Like many Americans this week, I dutifully set aside time to prepare my tax returns. As I gathered the necessary documents and logged into my Realm church software account to print my giving statement, I began to think about my household budget. Am I doing my full part as a faithful Catholic and member of my parish community and making sacrificial offerings of the resources I have been blessed with? I concluded it is time for me to reevaluate my current charitable endeavors and remind myself of the importance of stewardship.
As a child, well before the advent of online giving, a visit from my grandparents always included my sisters and I being handed either $2 bills or silver dollar coins, courtesy of our Grandma, to put in the offertory basket as it was passed around during Mass. The novelty of the $2 bill and for once being allowed to handle the basket (I am sure our mother was certain that one of us would drop it if she allowed us to pass the basket down the pew) distracted me from the real purpose of my grandmother facilitating our participation in the collection. It was one of the early lessons we received on charity and our Christian call to be faithful stewards of the gifts God bestowed on us.
Now, as an adult and equipped with a deeper understanding of my faith, I tend to wince anytime I see a church apply “God loves a cheerful giver” (2 Corinthians 9:7) as inspiration for their financial appeals or egiving launches. While certainly true, this passage fails to remind us of the importance of sacrificial giving, offered in the same spirit of Christ who gave himself for our salvation. I find that Jesus’ words to the Disciples about the poor widow’s offering at the temple are more powerful and speak to all faith-filled people regardless of the realities of our circumstances. Jesus said, “Truly I tell you, this poor widow has put in more than all of them; for they all contributed out of their abundance, but she out of her poverty put in all the living that she had.” (Luke 21:3-4.)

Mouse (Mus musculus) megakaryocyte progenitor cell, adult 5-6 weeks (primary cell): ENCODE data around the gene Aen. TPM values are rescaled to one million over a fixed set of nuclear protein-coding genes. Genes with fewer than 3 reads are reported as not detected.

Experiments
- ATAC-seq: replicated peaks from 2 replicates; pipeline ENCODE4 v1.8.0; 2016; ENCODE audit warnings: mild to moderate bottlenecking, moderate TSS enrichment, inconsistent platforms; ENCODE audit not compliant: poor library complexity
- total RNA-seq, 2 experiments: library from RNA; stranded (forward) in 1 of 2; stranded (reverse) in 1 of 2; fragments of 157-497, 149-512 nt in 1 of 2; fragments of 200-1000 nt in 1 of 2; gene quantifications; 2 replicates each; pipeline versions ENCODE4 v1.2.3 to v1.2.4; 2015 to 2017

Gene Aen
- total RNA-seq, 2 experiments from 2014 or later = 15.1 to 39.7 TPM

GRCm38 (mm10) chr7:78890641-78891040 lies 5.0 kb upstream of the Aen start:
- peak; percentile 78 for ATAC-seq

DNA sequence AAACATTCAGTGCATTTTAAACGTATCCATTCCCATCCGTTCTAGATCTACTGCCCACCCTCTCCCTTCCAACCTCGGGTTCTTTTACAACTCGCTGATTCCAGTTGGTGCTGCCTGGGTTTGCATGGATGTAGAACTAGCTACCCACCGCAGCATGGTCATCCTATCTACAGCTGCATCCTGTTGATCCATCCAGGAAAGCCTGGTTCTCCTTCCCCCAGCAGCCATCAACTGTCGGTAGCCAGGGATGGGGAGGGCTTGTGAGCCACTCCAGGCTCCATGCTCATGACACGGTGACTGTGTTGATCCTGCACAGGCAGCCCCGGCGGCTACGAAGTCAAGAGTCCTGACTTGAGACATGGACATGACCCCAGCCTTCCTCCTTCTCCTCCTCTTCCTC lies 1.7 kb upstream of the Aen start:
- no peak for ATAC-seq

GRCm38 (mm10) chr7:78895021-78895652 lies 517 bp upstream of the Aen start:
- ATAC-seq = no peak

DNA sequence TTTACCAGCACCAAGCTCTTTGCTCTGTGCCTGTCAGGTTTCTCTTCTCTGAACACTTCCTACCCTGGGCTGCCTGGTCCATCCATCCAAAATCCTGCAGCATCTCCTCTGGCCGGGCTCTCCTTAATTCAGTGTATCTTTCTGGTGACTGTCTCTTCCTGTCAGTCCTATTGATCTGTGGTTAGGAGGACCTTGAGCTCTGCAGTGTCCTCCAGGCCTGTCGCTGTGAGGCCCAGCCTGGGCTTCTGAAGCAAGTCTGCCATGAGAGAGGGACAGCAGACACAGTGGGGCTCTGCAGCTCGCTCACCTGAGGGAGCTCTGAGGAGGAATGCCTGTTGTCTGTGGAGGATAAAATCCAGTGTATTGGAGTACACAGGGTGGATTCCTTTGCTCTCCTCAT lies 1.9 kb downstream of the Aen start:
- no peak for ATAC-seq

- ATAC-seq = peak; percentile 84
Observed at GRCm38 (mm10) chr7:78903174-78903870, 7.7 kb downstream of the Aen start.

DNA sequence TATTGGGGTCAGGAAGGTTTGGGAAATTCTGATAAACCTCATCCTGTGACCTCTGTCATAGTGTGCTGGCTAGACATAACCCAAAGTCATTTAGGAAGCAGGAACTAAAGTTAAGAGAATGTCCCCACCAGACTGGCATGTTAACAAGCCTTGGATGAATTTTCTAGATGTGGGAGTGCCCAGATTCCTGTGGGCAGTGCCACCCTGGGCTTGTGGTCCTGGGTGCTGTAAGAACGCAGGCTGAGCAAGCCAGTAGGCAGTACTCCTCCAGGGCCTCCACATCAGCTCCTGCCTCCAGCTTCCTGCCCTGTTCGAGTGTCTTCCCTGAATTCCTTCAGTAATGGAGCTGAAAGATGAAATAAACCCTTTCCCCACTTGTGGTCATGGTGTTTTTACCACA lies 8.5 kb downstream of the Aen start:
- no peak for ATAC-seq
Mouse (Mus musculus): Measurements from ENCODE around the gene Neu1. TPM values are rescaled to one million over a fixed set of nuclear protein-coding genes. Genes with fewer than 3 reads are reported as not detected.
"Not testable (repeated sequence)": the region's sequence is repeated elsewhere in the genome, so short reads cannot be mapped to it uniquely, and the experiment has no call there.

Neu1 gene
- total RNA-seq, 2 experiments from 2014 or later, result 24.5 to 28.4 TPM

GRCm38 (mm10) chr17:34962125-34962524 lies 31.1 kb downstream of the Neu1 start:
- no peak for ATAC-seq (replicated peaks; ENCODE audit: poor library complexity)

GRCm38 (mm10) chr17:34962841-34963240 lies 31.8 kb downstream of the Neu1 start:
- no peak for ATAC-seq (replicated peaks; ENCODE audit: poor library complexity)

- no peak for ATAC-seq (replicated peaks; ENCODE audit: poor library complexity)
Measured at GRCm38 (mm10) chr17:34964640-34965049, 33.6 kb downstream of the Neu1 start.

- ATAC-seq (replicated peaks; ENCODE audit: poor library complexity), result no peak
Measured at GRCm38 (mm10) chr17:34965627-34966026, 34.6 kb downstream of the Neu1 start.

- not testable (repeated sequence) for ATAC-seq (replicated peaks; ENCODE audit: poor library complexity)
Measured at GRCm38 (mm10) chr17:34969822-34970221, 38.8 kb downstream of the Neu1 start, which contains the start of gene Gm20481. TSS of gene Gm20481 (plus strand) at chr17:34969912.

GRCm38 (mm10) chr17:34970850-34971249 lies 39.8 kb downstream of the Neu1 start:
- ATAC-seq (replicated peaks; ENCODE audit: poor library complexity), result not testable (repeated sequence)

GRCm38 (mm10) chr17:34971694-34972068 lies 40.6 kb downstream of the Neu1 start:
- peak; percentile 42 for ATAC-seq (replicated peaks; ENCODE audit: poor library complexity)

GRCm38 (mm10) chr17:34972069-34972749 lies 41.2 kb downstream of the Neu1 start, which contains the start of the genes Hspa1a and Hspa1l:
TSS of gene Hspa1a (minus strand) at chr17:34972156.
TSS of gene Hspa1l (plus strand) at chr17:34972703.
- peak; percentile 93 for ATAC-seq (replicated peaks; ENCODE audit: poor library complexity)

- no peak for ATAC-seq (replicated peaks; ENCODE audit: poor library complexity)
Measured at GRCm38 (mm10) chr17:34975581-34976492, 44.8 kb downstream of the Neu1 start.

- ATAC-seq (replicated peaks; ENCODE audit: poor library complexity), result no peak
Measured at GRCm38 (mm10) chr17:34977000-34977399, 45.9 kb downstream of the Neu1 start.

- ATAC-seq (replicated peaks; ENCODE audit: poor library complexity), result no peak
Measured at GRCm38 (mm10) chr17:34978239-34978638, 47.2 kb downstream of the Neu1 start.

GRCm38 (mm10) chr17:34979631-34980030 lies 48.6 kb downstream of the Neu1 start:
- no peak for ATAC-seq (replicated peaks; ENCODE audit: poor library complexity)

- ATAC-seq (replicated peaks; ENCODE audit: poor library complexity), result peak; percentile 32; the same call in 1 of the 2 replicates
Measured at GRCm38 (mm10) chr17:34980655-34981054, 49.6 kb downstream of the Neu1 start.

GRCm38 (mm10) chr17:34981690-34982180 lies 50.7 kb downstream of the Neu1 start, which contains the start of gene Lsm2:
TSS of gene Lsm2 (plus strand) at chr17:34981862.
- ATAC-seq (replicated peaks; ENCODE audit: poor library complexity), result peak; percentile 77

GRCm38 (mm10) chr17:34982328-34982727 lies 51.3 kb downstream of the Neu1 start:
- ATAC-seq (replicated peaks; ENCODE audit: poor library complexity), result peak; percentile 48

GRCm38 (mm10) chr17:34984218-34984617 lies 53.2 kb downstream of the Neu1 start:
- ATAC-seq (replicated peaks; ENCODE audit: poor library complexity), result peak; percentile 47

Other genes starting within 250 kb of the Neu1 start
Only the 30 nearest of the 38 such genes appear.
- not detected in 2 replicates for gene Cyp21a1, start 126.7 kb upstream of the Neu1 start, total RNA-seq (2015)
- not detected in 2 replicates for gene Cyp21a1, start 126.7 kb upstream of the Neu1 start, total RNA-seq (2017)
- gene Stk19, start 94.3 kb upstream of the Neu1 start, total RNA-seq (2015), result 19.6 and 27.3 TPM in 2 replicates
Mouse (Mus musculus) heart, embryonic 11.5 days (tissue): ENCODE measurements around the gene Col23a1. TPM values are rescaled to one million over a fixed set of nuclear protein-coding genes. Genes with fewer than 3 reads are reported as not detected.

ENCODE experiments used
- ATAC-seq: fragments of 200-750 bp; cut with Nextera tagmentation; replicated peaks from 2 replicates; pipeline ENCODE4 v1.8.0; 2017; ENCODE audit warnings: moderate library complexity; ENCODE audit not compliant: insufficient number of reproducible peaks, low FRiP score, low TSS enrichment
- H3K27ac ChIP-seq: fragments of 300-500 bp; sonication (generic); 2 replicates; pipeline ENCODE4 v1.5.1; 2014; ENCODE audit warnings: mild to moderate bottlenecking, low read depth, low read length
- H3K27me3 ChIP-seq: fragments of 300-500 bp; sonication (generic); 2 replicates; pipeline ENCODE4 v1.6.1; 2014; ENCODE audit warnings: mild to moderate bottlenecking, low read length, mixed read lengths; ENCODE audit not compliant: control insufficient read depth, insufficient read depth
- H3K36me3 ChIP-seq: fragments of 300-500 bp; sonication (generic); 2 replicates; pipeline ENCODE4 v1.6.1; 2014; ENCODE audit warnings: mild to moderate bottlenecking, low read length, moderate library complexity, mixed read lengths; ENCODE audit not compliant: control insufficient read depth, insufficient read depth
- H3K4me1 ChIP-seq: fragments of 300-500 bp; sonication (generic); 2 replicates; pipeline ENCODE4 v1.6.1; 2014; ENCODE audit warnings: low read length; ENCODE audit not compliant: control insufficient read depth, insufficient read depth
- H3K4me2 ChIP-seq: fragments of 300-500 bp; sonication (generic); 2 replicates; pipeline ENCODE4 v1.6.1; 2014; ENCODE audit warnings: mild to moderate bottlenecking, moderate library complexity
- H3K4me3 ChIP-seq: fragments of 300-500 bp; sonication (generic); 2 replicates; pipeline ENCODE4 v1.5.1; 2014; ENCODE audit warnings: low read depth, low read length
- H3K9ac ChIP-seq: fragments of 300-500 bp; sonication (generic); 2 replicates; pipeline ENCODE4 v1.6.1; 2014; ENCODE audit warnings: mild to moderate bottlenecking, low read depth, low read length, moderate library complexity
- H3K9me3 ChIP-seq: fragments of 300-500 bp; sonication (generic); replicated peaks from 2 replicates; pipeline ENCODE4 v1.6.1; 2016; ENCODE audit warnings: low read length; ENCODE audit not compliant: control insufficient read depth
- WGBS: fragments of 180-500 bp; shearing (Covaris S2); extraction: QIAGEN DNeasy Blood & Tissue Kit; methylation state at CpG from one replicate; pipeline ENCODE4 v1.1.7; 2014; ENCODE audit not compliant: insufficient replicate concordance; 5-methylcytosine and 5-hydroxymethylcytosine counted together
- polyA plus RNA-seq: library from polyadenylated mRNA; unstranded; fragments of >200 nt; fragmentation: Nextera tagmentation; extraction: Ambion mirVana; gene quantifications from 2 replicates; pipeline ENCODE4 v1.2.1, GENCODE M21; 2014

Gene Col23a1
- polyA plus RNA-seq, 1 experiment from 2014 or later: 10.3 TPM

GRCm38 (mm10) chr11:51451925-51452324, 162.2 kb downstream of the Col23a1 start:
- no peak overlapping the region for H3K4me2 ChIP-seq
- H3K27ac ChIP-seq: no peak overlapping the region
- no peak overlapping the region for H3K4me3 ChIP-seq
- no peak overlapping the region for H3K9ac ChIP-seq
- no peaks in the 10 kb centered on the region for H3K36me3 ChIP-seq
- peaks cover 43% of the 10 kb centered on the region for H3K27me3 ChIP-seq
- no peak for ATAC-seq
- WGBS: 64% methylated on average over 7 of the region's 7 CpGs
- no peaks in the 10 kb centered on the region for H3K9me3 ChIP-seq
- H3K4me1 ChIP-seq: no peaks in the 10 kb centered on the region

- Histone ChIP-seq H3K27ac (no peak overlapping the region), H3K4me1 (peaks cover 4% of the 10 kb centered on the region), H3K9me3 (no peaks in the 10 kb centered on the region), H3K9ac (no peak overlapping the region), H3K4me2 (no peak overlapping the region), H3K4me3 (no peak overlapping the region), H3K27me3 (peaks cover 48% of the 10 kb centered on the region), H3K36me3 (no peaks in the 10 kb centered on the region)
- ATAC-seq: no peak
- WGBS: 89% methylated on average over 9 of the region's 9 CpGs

Certainly, no pastor would ever expect a member of his flock to make a gift that would jeopardize their household or family’s financial stability. However, all would say that sacrifices come in many forms. “Time, Talent, and Treasure” is a well-known phrase to Catholics, a concise statement of the charitable gifts we can, and should, make as part of our spiritual life. Spending four hours on a Saturday morning cooking a meal at our local homeless shelter, offering up our creative eye and organizational skills to assist in the planning of a parish celebration, or adding that $10 we might otherwise spend on the latest and greatest coffee concoction at Starbucks to our offertory donation all require us to sacrifice something of value to ourselves for the benefit of others.
While preparing my tax returns, I reviewed the various taxes withheld last year and, admittedly, grumbling over the amount despite knowing that a good portion would be refunded. I reminded myself that similar to the gifts I make to my parish community, the taxes we pay are intended to benefit our local, state, and federal communities. And while I might not always deem the government that collects my tax dollars to be good stewards of those funds, I know I can trust my pastor with the sacrificial gifts I make for my church community, no matter which forms they take.
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A cradle Catholic and former pastoral staff member with the UNC Newman Catholic Student Center Parish, Kaitlin understands the challenges our ministry partners face every day. 4 years of utilizing Realm to overcome those challenges inspired her to join the ACS Technologies family in 2020. As a Market Strategy Analyst for the Catholic market, she draws on her “church lady” experience to address our Catholic clients’ unique needs.
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